2nd arrest made in NYC hate slaying of Ecuadorean

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NEW YORK (AP) -- A second person was arrested Friday in the hate-crime killing of an Ecuadorean immigrant beaten with a bat and kicked on a New York street as the attackers shouted Hispanic and gay slurs.

Police had released a video showing Keith Phoenix, 28, grinning as he paid a bridge toll on Dec. 7 at 3:47 a.m., 19 minutes after real estate broker Jose Sucuzhanay and his brother were attacked in Brooklyn. A $22,000 reward had been offered for information leading to his capture.

Phoenix was found hiding in an apartment of a woman who knew his ex-girlfriend, said Police Commissioner Raymond Kelly. Detectives had been to several locations in New York and Connecticut looking for him, and were told he might be at the home in suburban Yonkers where he was found.

Police and prosecutors said Sucuzhanay was beaten with a bat and kicked by men shouting Hispanic and gay slurs as the brothers walked arm-in-arm to keep warm on the cold night.

"This horrible act appears to have been fueled by a deadly combination of ethnic and homophobic prejudice," said Mayor Michael Bloomberg, speaking at a news conference on the arrest.

Bloomberg said in Spanish that victims of hate crimes should not fear reporting the attacks. He said he hoped the arrests provided some measure of comfort to Sucuzhanay's family.

The other suspect, Hakim Scott, 25, pleaded not guilty Thursday to second-degree murder as a hate crime. If convicted, he could face 25 years to life in prison. Phoenix was arrested on charges of second-degree murder as a hate crime and was expected to be arraigned Monday.

The attack ignited outrage from New York to Ecuador, sparking demonstrations around the city. On Thursday, community members gathered at the spot where Sucuzhanay was beaten.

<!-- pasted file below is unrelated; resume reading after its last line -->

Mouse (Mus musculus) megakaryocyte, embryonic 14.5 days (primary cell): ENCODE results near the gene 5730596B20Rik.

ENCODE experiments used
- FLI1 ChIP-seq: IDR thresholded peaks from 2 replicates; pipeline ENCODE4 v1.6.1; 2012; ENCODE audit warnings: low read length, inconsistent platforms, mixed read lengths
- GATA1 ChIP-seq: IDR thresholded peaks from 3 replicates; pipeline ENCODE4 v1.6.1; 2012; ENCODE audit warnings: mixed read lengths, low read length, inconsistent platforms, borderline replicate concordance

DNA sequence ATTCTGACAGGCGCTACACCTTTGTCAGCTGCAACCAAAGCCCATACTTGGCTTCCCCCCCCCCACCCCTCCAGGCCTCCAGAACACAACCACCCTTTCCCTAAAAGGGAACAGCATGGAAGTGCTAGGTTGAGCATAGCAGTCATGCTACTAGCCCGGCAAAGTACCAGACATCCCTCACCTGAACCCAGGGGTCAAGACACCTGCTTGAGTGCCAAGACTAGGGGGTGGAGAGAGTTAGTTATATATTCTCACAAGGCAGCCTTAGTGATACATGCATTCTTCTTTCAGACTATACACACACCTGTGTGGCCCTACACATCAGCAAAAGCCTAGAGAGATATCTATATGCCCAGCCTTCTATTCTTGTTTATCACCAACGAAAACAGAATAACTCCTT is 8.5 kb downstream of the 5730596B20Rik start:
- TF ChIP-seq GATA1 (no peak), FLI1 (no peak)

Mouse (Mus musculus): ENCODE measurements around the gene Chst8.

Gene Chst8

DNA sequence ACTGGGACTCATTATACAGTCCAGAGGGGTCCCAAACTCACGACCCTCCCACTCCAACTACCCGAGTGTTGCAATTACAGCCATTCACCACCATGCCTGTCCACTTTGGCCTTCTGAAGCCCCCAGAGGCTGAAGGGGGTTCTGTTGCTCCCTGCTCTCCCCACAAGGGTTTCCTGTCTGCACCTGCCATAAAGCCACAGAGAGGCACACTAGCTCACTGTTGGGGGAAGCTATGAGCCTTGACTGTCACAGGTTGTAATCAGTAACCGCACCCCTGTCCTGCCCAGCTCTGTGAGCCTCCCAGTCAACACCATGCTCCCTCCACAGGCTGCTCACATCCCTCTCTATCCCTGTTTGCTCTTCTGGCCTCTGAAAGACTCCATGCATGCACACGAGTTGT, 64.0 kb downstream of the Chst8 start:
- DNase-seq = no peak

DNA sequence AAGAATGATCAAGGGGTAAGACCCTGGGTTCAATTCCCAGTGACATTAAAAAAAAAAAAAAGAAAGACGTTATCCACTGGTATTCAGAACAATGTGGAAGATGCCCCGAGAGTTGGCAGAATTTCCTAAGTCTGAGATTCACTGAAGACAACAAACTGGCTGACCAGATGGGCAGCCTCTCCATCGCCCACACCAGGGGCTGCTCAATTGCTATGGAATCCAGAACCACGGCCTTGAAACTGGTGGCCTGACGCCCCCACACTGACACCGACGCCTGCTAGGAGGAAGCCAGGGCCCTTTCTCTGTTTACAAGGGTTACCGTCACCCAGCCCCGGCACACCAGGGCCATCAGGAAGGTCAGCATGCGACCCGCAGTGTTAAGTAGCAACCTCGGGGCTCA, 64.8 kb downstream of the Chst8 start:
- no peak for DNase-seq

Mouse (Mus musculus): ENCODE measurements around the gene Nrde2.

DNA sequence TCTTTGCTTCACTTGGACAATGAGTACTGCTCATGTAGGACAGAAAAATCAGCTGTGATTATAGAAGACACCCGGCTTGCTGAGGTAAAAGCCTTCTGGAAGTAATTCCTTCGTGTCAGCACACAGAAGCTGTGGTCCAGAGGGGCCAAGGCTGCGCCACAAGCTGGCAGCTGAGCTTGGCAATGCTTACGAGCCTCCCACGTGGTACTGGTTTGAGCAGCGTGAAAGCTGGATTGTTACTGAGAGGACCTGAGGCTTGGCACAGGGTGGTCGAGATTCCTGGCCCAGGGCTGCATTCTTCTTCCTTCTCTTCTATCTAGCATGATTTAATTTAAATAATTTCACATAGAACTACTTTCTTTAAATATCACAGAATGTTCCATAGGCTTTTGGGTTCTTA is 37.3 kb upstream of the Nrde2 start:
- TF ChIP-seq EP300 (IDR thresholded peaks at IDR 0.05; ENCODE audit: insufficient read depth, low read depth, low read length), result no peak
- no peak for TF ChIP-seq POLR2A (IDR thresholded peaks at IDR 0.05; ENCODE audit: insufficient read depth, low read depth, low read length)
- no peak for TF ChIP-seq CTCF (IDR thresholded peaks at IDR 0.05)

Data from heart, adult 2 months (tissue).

Before the street attack, Sucuzhanay, 31, and his brother, Romel, had attended a church party and stopped at a bar.

Police said Phoenix and Scott were sitting in a sport utility vehicle at a red light when they came upon the brothers. The groups "exchanged words." Then Scott got out of the SUV, hit Jose Sucuzhanay with a beer bottle and chased Romel Sucuzhanay with it, separating the brothers, Police Commissioner Raymond Kelly said.

Phoenix grabbed an aluminum baseball bat from the vehicle and "savagely beat Jose about his shoulders, ribs and back until he fell to the pavement," Kelly said.

Romel Sucuzhanay was able to run and call police.

The attack left Jose Sucuzhanay in a coma. He died several days later as his mother was en route from their native Ecuador to see him. He was buried in Ecuador.

Investigators used information from witnesses about the SUV's license plate to trace the vehicle to Phoenix's girlfriend, who wasn't involved in the attack, Kelly said. They linked Phoenix to the SUV using information from an Oct. 20, 2008, accident report; he was driving it at the time, police said. It's the same vehicle shown in the video released Thursday.

The attack on Sucuzhanay came about a month after another Ecuadorean immigrant, Marcelo Lucero, was stabbed to death in Patchogue, on Long Island. Prosecutors said seven teenagers charged in that assault had set out to find a Hispanic person to attack.

Lucero's mother and brother, Rosario and Joselo, attended the rally Thursday in support of Sucuzhanay's family.

"We don't deserve treatment like that," Joselo Lucero said. "They have to stop the hate."

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